ARLINGTON, Wash. -- There’s more evidence that the state had considered the area slide-prone two years before a report warning of the potential for a major disaster. It even has a name: the Hazel Landslide.
Snohomish County made it quite clear that millions of dollars in mitigation work since the last slide in 2006 should have made the slope as safe as possible, but according to the state forester, there was a reason logging hadn’t been allowed on that slope since the 1990s.
In the slide zone Thursday, the slow process of looking for the victims proceeds very carefully – stopping, checking, then proceeding again. What was a neat neighborhood is now a jumble.
“There’s trees, mud, dirt, residences, cars, motorhomes, boats. Anything everyone would have in a neighborhood is now strewn out here. So it’s going inch by inch out here and looking,” said Steve Mason, NW Incident Command Team.
And the question hangs over it all: Just how dangerous was Hazel Hill above?
Close up aerial photos released this week by the U.S. Geological Survey show amidst the Ice Age deposits of sand, clay, silt and gravel that collapsed, up to seven million cubic yards broke loose.
And lots and lots of trees came down with it. There’s a reason for so many trees. Logging’s been banned on this slope for the last 17 years.
“This area was under a set of protections as put in place in 1997,” said Aaron Everett, state forester with the Department of Natural Resources.”The state rules are set up to identify the areas that are at the highest risk of a landslide.”
His agency, the Department of Natural Resources, also has teams of geologists. But the problem might not be about rain soaking the hill from the top, but the hill’s stability deep down.
“There’s a distinction to be made about the type of landslide we’re talking about here. This was a deep seated landslide. That originates far, far underground. And that’s in contrast to shallow fast moving landslides, where the root strength of the trees has a lot to do with the landslide hazard,” said Everett.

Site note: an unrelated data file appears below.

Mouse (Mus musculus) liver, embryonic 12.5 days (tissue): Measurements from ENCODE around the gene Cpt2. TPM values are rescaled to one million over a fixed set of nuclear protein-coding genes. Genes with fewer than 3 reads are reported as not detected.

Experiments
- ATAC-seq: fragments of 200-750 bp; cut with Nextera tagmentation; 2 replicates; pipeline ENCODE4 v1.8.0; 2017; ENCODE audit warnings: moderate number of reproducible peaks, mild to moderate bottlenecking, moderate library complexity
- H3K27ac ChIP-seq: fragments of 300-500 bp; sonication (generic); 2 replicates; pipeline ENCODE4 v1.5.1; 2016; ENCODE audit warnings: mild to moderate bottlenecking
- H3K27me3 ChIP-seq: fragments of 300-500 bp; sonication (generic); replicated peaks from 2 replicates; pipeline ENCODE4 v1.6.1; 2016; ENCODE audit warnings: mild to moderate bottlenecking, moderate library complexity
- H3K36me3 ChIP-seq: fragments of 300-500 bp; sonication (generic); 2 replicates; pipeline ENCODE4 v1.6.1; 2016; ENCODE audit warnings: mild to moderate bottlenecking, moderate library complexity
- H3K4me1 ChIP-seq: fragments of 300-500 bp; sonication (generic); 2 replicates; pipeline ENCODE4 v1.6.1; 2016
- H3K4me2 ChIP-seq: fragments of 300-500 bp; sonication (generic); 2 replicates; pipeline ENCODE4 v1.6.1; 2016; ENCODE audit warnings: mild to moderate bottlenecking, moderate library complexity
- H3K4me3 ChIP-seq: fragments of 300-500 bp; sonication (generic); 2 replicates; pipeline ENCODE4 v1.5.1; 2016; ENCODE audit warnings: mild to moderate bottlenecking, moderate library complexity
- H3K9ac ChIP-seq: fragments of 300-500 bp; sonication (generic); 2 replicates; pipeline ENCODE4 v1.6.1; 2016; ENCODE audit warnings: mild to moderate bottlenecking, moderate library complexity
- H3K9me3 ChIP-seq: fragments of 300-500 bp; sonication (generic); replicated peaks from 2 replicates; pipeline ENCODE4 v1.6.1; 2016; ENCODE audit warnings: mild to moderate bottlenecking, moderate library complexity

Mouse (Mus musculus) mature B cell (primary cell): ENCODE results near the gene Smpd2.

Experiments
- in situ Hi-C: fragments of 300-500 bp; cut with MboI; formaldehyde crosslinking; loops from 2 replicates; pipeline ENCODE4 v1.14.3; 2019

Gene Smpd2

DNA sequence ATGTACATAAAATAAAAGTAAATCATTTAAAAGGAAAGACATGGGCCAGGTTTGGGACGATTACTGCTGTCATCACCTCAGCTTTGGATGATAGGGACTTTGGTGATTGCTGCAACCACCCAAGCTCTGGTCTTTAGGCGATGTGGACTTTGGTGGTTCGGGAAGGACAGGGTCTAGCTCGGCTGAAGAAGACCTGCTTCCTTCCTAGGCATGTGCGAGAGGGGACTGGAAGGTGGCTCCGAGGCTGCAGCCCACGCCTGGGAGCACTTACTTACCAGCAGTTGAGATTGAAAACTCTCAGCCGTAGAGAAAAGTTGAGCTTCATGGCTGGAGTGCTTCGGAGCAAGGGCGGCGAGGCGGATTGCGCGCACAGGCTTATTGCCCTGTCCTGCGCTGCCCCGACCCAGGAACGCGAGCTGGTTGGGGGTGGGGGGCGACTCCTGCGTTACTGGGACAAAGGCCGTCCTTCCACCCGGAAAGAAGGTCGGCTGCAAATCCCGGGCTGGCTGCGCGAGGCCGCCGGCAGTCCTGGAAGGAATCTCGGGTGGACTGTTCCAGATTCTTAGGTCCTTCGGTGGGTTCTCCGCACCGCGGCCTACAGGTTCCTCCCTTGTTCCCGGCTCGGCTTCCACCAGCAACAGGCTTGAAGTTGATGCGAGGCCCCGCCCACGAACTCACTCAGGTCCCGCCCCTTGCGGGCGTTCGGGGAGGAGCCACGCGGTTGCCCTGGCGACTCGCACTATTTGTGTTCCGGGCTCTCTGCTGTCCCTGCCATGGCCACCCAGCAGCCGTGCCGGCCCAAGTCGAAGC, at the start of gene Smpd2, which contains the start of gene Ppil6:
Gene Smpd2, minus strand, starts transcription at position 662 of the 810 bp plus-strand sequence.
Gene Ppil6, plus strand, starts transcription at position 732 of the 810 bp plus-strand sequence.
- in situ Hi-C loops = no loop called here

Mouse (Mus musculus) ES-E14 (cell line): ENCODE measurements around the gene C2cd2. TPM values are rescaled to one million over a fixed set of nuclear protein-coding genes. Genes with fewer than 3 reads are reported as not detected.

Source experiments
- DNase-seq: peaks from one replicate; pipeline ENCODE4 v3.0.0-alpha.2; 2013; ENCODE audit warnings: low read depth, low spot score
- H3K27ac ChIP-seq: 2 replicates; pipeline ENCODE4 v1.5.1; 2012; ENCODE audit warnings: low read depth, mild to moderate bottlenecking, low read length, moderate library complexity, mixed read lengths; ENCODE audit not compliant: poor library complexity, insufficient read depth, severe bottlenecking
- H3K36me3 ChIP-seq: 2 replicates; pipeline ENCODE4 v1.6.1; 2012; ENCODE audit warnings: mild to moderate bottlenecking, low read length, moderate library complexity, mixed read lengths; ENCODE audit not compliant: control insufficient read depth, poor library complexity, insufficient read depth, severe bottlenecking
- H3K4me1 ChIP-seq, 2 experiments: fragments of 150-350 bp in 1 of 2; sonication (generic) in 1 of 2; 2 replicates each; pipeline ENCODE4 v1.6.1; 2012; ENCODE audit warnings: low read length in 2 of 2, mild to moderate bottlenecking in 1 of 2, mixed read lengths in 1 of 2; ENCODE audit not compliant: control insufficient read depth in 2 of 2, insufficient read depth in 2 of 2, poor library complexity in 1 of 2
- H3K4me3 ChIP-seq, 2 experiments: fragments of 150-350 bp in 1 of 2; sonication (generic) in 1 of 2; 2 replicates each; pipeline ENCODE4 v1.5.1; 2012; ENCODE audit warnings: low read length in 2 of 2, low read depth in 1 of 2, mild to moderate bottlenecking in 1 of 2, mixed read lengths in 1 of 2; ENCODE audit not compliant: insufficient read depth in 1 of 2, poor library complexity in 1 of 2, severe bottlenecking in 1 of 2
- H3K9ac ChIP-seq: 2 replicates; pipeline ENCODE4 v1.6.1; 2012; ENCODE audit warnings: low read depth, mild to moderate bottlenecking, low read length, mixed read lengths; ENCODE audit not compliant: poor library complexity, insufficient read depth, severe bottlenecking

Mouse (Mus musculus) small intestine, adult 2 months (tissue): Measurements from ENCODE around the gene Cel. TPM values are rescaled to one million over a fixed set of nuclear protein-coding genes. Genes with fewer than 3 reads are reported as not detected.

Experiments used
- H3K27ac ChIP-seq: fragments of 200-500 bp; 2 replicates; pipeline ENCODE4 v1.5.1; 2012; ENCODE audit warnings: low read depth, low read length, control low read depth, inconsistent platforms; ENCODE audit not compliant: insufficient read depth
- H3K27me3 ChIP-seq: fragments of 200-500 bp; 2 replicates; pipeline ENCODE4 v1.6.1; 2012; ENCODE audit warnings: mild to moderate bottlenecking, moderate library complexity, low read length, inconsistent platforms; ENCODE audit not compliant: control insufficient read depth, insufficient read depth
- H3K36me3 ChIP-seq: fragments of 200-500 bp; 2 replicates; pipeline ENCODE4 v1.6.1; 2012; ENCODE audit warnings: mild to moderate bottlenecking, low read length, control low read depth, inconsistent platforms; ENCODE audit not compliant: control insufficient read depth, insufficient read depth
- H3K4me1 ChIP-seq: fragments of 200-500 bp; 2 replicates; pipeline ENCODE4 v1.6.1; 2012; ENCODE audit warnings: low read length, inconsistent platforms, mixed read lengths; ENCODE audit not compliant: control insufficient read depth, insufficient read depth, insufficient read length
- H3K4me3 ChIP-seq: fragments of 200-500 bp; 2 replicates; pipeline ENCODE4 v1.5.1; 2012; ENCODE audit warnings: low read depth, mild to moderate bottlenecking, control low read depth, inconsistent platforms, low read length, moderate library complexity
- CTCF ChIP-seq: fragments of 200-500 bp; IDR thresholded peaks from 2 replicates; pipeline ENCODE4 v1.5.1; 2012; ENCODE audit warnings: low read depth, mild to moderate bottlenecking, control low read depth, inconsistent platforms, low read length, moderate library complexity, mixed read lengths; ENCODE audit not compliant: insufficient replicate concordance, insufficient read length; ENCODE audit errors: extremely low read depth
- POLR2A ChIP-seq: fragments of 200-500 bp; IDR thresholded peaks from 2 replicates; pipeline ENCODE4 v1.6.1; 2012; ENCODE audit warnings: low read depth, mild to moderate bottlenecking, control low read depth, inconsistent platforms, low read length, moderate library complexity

If you look at the clean face of what is now a cliff hundreds of feet high, there are no roots down here. The agency appearing most concerned about the shallower slides commonly called “mudslides” typical during the winter months.
“That’s not to say we’re not concerned with how forestry can affect the ground water mechanics that can contribute to deep seated landslides. But the idea that a bunch of trees is going to hold back a deep seated landslide is like a bunch of toothpicks could hold back a train,” said Everett.
That doesn’t mean DNR is not concerned about ground water getting down into the deeper portions of the hill. Allegations have been made in The Seattle Times that a logging company in 2005 logged several hundred feet inside the exclusion zone at the top of the slide.
On Thursday, the Department of Natural Resources released the following statement:
“We are in the process of vigorously reviewing the history of forest practices in the surrounding region.”
There have been reports that harvesting may have occurred in a prohibited area designed to protect groundwater adjacent to the landslide during the previous DNR administration, but we are still investigating and ask that our inquiry be allowed to conclude before rushing to judgment.”